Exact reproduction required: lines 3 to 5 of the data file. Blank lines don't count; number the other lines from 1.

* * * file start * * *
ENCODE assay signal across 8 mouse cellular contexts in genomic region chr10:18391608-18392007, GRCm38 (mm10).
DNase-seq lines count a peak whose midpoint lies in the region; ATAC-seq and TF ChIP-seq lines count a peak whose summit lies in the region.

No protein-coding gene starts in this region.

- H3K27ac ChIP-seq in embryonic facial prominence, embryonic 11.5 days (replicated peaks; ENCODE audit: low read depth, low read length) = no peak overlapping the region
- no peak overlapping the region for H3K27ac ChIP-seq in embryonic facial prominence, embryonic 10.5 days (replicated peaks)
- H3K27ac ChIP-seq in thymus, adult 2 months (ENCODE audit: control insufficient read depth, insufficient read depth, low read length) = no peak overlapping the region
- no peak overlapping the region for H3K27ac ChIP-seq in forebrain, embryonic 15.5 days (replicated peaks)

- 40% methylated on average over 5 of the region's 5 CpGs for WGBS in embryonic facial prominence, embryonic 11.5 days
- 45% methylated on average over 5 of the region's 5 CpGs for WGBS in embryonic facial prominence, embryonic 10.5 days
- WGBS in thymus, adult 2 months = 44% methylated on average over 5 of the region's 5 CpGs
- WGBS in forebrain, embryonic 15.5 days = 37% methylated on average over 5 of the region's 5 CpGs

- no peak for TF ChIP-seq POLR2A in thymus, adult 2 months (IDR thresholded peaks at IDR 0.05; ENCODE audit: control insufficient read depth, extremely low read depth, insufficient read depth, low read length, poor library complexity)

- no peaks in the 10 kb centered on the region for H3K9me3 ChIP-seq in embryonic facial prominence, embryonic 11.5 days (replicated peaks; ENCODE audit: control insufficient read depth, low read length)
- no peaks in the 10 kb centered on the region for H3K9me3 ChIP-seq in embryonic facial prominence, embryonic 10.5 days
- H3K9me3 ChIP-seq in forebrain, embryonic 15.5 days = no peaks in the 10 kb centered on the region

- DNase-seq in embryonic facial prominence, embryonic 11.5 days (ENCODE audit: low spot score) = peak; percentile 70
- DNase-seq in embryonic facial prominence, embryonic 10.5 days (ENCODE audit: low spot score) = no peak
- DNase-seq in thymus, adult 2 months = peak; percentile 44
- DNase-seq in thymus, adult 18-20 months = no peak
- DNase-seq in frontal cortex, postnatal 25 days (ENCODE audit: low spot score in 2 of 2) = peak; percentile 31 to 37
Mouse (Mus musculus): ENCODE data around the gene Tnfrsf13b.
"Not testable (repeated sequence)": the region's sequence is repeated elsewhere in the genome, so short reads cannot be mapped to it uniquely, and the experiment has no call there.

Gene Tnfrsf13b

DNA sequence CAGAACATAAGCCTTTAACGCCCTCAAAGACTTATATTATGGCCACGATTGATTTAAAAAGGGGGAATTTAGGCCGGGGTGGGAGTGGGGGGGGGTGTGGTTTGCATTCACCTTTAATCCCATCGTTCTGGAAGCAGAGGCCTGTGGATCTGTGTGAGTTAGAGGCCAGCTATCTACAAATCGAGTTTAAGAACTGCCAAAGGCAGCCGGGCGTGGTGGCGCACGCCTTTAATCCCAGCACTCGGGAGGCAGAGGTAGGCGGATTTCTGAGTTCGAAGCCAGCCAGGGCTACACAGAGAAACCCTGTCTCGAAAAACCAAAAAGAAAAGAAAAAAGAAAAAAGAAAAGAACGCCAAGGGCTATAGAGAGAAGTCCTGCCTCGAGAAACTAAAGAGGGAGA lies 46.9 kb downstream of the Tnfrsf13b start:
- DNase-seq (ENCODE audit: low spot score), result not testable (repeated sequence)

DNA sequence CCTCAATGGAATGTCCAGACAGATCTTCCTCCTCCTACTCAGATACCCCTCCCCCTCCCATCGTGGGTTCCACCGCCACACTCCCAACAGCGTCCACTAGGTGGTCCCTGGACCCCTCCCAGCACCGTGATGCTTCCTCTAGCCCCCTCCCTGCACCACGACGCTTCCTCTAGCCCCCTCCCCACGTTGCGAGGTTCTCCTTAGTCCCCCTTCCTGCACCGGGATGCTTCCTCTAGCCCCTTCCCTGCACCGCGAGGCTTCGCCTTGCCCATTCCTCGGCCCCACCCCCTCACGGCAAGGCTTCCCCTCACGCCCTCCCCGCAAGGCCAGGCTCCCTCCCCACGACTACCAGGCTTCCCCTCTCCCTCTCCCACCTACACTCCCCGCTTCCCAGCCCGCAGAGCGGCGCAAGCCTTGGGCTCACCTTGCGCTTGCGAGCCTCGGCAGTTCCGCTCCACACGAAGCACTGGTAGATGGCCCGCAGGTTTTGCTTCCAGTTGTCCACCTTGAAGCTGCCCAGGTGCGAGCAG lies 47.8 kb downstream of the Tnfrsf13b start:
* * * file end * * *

No protein-coding gene starts in this region.

- H3K27ac ChIP-seq in embryonic facial prominence, embryonic 11.5 days (replicated peaks; ENCODE audit: low read depth, low read length) = no peak overlapping the region
- no peak overlapping the region for H3K27ac ChIP-seq in embryonic facial prominence, embryonic 10.5 days (replicated peaks)